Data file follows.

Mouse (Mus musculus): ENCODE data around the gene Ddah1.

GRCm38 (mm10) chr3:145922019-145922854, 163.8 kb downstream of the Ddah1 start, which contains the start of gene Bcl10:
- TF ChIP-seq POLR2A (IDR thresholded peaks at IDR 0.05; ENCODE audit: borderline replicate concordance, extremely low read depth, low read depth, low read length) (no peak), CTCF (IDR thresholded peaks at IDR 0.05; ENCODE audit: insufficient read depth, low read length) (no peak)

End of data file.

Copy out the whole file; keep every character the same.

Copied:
Mouse (Mus musculus): ENCODE data around the gene Ddah1.

GRCm38 (mm10) chr3:145922019-145922854, 163.8 kb downstream of the Ddah1 start, which contains the start of gene Bcl10:
- TF ChIP-seq POLR2A (IDR thresholded peaks at IDR 0.05; ENCODE audit: borderline replicate concordance, extremely low read depth, low read depth, low read length) (no peak), CTCF (IDR thresholded peaks at IDR 0.05; ENCODE audit: insufficient read depth, low read length) (no peak)